By Russell Slaton
The News Correspondent
TRINIDAD–A flap over the future of the First Baptist Church of Trinidad found itself before the city council during the March 17 monthly meeting. Current church membership has dwindled to a handful, and services have not been held since November.
Tensions started during the public comments portion of the meeting, when Hugh Roberts and his wife, Charlotte, who live in Log Cabin, asked about city zoning regulations that might stand in the way of the couple converting the church to a faith-based, state-licensed children’s home under private control.
The idea of a Trinidad children’s home drew the ire of Kenneth Carter, who formerly served as Trinidad police chief and a Henderson County deputy. Carter said his experience with a children’s home came from the former St. Paul Industrial School, located in Caney City. Carter said such children’s homes “always mean trouble” and that he “worked day and night” dealing with those who lived there. “If it’s such a good place,” Carter said, “why don’t you put it in your back yard, and not mine?”
Other options discussed included conversion to a Hispanic outreach mission or to turn over leadership to another group that would continue church services. Joe D. Cooper of Key Ranch Estates, who said he has more than 40 years’ experience in the ministry, offered to keep the church going. Cooper also stated that he believed church bylaws and the deed he said was gifted in 1991 state that the property must remain a church.
Online records of the Henderson County Appraisal District for 2014 show a one-acre parcel of land with a 10,000 square-foot structure with a market value of $800,000, and an adjacent half-acre lot valued at nearly $4,000. Both properties are owned completely by First Baptist Church-Trinidad, according to the 2014 records.
Former FBC-Trinidad pastor Jim Lamb said there were four members of the church when he stepped down from the pulpit and handed control to Wayne Pitchford of Log Cabin. Lamb said the handoff was a handshake deal to turn the building into a Hispanic outreach mission. Since then, water and electric service has been discontinued, and rumors swirl that the building has had its locks changed. Those opposing the children’s home also stated that plans include tearing down the church sanctuary, which Pitchford denied.
Pitchford said there are now three members of the church, which is located at 302 Lawrence Street. While services haven’t been held since late last year, church members continue to hold monthly business meetings, Pitchford said. It was during those meetings that church members agreed that a children’s home would be a better option than the outreach mission.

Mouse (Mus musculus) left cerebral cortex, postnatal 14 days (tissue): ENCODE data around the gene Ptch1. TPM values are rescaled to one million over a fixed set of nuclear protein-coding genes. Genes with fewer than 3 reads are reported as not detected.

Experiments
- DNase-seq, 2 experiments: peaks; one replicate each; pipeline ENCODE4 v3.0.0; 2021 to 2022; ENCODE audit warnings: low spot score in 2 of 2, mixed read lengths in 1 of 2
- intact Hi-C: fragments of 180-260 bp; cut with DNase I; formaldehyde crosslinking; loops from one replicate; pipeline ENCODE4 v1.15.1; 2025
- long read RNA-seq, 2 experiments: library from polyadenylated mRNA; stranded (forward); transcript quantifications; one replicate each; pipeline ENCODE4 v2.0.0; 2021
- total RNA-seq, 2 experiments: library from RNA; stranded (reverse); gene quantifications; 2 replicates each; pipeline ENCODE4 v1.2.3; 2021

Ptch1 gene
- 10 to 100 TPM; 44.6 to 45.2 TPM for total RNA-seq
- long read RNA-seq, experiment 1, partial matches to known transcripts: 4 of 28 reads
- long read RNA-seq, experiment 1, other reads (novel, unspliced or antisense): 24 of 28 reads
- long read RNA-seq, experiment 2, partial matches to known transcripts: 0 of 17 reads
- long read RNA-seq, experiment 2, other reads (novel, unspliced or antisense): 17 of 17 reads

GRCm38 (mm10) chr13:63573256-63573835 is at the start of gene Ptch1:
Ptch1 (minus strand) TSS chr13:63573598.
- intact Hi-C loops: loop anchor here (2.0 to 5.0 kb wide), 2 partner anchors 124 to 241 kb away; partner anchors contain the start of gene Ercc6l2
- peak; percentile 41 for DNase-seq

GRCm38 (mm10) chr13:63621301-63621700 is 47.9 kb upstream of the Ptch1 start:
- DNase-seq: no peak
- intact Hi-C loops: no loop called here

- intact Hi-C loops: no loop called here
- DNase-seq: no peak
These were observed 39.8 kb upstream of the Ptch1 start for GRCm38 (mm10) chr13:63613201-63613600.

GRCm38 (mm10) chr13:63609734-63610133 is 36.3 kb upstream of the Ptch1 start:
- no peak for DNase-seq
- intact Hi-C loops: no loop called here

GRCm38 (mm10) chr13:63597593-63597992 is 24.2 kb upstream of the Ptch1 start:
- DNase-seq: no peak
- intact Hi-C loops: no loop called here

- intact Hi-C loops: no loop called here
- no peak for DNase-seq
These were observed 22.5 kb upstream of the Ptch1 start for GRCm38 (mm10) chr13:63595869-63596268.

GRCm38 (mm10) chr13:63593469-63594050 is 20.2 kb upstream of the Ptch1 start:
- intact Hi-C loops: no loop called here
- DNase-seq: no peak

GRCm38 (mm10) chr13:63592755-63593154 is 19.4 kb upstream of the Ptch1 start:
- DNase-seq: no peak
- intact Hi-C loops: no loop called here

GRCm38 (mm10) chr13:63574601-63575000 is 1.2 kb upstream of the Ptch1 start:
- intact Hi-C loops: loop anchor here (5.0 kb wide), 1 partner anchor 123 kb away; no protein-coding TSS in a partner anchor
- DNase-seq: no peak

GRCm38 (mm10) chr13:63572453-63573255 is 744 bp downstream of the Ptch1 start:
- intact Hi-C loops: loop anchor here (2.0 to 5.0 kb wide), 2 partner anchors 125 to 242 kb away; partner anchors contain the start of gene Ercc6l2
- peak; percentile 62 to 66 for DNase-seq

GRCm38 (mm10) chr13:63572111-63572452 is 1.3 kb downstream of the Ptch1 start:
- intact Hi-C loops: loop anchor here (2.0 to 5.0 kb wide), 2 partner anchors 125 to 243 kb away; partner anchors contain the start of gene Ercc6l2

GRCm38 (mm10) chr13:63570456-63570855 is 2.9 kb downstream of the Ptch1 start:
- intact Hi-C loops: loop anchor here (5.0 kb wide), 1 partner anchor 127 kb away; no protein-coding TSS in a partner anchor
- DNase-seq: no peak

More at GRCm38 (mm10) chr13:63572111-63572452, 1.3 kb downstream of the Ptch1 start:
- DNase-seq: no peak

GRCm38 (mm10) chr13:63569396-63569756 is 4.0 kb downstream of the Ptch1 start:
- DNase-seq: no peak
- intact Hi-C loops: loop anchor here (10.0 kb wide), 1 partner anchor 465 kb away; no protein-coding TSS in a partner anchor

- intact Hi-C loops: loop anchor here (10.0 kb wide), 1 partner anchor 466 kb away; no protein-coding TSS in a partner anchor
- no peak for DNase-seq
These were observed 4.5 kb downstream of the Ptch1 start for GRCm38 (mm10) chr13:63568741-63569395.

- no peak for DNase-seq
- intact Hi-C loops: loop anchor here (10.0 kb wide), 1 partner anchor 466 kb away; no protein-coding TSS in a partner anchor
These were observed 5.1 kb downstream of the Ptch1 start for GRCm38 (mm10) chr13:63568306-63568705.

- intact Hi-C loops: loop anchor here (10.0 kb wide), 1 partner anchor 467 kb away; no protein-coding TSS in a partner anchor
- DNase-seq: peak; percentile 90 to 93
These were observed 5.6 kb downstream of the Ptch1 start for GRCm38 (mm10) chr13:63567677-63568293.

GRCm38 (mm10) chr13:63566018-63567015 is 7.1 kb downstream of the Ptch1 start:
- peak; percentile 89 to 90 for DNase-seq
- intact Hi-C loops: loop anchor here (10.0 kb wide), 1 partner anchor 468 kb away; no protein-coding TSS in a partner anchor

Also in question is control of the church’s bank account. Lamb said the original deal called for more than $10,000 remaining in church coffers to be transferred to a Seven Points congregation. Pitchford said the account remains in First Baptist Church-Trinidad’s name at a Malakoff bank in that same amount.
Lamb and others fear that if a children’s home is established, the state of Texas will eventually end up in control of the church through the state Child Protective Services (CPS). Lamb and Cooper stated they opposed the intermingling of church and state.
Pitchford said he, too, opposes government control of the property, and that any children’s home would be governed by a nonprofit board of directors. Pitchford added that he has been threatened with two lawsuits since the controversy erupted.
Council member Roy Stanfield voiced support of the children’s home, pointing out it would increase enrollment in Trinidad schools. Mayor Larry Don Estes said while he had no vote on the issue, the controversy “wasn’t a (City of) Trinidad matter, but a lawyer matter.” The Trinidad City Council took no action on the First Baptist Church issue.
Also during March 17’s meeting, Utility Service Group offered the city a deal to rehabilitate and maintain the city’s two ground water storage tanks. Each of the first three years of the contract would cost the city about $57,000, which would pay for repairs. After the initial three-year contract, the agreement would revert to an annual one, costing Trinidad about $15,000 per year. The city’s elevated water storage tank was not factored into those figures, but could be if the city desired to do so, Almond said. Council members took no action on the matter.
In other business, the Trinidad City Council approved a $65,000 deal with AAA Sanitation to replace two manholes and approximately 600 feet of sewer line on McEntire Road (FM 764); voted to demolish a garage April 24 at 511 McEntire; eliminated parking along Oak and First streets; reduced the speed limit on Oak Street from 25 mph to 20 mph; accepted resignations of Bette Lehmann and Heather Burton from the Trinidad Economic Development Corp. board; and revised the city’s noise ordinance to prohibit trucks from using motor engine brakes within the city limits.
In addition, the Trinidad council voted to table a request by Trinidad ISD Superintendent Corey Jenkins to acquire fencing from the city-owned baseball field behind Dillon’s Park for school use.